Meanwhile, the manufacturers of Scotland’s national soft drink have faced huge backlash at their decision to reduce the sugar content of the traditional recipe. There is even a “Hands off our Irn Bru” petition, started by Ryan Allen, a 27-year-old joiner from Ayr, [which] has pulled in close to 27,000 signatures in a week.”

Of course, Coke is not the only mega brand that has had to adapt to a changing world of consumer trends and new media. With Rowntree, Kit-Kat and many other famous confectionery brands under their umbrella, Nestlé has had to face a necessary redefinition to fit in with a modern consumer who explicitly wants to avoid sugar, salt and preservatives in favour of clean, organic and natural ingredients.

Where they have been successful in their approach is by listening to consumers and making changes gradually. The brand notes on their website that they were one of the first companies in the UK and Ireland to introduce Guideline Daily Amounts (GDAs) on the front of packaging in 2006, and they claim to have invested in research so that “using only natural ingredients, researchers have found a way to structure sugar differently. So even when much less is used in chocolate, your tongue perceives an almost identical sweetness to before.” Stefan Catsicas, Nestlé Chief Technology Officer, said: “This truly groundbreaking research is inspired by nature and has the potential to reduce total sugar by up to 40% in our confectionery.”

On the other hand, labelling itself as a “Nutrition, Health and Wellness company” seems to have been more of a premature directive than a realistic assessment of its current status given the products under its wide brimmed hat, but perhaps a signifier that they are mindful of taking action.
If you could see yourself as we see you

It is interesting to note the journey that these global brands have taken before reaching a seemingly successful solution to market changes, and one has to question whether, if these organisations could see themselves from an outside perspective, then they may have judged the public mood and their subsequent actions differently. That said, the tendency to react in panic seems to be waning in favour of a consideration of what the changes in public demand mean in relation to the core brand ethos that garnered global reputations in the first place.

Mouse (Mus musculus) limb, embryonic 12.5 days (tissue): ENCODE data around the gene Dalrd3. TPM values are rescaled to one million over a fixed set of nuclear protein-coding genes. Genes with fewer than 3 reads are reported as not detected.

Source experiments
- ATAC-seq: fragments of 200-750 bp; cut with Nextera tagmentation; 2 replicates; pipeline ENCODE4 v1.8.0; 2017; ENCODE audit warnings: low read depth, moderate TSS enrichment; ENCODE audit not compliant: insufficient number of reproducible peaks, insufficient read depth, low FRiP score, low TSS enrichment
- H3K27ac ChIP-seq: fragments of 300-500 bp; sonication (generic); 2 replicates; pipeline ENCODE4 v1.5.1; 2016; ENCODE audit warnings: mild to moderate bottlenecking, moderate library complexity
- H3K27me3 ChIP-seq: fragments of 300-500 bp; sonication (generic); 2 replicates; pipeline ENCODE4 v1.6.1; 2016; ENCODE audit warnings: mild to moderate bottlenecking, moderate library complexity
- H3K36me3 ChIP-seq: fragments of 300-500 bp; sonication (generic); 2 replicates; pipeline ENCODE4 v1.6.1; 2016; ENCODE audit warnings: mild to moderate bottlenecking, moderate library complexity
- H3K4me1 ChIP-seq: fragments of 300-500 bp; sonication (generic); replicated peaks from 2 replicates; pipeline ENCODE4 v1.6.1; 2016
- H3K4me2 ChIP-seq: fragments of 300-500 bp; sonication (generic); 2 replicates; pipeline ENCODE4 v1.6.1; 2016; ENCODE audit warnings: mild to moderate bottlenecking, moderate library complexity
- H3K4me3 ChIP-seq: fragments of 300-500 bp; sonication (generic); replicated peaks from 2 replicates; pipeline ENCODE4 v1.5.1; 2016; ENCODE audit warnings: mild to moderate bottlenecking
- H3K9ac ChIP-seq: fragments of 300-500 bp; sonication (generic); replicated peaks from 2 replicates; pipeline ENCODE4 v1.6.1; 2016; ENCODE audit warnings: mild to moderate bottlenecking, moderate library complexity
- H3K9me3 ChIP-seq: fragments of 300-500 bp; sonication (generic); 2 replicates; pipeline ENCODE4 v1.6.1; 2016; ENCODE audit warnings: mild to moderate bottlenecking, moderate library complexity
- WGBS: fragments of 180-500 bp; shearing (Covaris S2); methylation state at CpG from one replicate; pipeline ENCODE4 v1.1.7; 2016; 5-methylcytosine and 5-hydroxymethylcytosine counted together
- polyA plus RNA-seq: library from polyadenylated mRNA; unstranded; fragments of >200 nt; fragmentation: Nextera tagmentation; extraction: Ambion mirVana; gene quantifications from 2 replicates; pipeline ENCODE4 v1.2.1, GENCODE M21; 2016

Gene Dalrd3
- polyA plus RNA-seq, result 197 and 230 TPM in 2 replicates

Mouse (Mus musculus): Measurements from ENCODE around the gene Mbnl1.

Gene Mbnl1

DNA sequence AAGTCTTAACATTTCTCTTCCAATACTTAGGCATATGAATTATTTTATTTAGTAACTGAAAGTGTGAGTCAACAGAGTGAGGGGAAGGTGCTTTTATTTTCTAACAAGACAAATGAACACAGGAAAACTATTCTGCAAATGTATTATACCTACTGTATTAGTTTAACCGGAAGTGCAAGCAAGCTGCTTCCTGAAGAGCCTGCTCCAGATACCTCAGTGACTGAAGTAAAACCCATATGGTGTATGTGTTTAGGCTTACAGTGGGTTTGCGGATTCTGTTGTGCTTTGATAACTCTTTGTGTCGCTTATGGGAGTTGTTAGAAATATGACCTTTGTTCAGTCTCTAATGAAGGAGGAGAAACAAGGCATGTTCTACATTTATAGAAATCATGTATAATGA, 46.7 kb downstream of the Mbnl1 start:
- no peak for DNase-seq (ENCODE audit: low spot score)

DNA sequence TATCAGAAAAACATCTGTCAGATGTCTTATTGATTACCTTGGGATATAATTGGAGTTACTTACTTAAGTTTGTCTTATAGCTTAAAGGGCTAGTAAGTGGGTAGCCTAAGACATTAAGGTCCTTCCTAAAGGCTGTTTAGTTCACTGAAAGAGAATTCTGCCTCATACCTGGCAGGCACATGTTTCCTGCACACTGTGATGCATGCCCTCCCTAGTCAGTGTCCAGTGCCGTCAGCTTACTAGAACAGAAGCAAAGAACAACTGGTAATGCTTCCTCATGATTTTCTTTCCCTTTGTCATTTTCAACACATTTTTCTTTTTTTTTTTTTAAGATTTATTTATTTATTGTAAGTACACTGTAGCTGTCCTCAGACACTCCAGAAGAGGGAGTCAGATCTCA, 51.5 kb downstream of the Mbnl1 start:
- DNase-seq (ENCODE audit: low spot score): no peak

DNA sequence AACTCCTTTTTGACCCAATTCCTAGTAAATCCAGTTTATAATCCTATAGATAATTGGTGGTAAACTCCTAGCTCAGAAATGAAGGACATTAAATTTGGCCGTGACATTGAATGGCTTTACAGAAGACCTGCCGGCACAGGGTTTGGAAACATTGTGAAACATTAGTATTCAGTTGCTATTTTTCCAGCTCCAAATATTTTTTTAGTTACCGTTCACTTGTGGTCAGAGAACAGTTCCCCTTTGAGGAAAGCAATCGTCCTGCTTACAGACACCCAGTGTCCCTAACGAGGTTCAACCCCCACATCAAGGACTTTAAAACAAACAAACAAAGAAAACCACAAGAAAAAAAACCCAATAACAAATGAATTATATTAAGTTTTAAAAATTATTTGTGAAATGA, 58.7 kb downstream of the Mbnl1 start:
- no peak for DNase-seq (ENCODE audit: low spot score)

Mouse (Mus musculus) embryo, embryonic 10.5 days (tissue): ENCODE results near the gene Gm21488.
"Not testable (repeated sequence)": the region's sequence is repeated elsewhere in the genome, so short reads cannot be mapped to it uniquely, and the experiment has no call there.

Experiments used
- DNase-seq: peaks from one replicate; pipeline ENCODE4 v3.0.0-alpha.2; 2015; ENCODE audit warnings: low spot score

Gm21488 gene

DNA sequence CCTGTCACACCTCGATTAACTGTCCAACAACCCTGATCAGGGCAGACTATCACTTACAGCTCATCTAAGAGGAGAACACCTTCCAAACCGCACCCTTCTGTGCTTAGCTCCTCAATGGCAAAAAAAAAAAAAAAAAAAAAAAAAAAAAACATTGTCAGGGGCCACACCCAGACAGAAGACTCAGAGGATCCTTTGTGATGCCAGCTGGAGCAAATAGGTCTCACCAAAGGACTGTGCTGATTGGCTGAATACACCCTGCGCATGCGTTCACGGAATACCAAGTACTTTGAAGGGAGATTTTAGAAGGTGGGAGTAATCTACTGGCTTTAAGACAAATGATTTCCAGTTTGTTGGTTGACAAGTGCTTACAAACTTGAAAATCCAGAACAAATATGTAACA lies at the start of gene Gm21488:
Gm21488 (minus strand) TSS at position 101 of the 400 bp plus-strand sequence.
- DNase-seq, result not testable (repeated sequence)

Back to Madonna, what can brands facing a shift in popular demand take from the woman who turned 60 this August but remains a profitable icon across ages and nationalities?

The first appears to make strategic changes rather than reactionary ones, and to remain true to the core essence of the business. Madonna might have gone from being a material girl one minute to Eva Perón the next, but the core essence of what it is to be Madonna – shocking, expectation defying, strong – remained the same. Equally, the brands who react in panic to the change in wellness knowledge and understanding tend to find themselves in unchartered waters without even knowing why they’re there.

The second, is to really make sure you understand your market and what they are asking for – unlike Irn-Bru or the early days of Coke’s navigations into the world of sugar free. Madonna is reportedly rude to and about her fans, but this is a woman whose fan base grew up living and expecting her defiant attitude, and boy does she deliver on that.

Finally, consider an outside opinion before you act. While no one knows your brand like those on the inside, sometimes it takes an outsider to provide fresh perspective on the good as well as the bad.

While Madonna may be a law unto her own, she has certainly taken outside inspiration when it has come to her reincarnations, and in a more direct example, take Pepsi’s advertising faux pas featuring Kendall Jenner last year. The ad showed the Keeping Up with the Kardashians star bringing an angry protest to a peaceful resolution by handing a cop a Pepsi.

The principle was to show that love and understanding solves all problems. In 2017’s heated political climate however, against the backdrop of some controversial decisions on behalf of the Trump administration, it was seen as a slap in the face to all those marching for highly charged causes.

It is probable, that with the right experts acting at the right hand side of the team involved, the advert would never have reached fruition. Equally, Coca Cola may have realised that there was still a lot of love for their core product earlier on, and Irn-Bru might have considered an alternative approach to the sugar tax. All would have cost far less time and stress than the journeys opted for through the real and immediate value, as well as long term value that an intermediary between inward facing brand opinion and fresh external perspective can bring.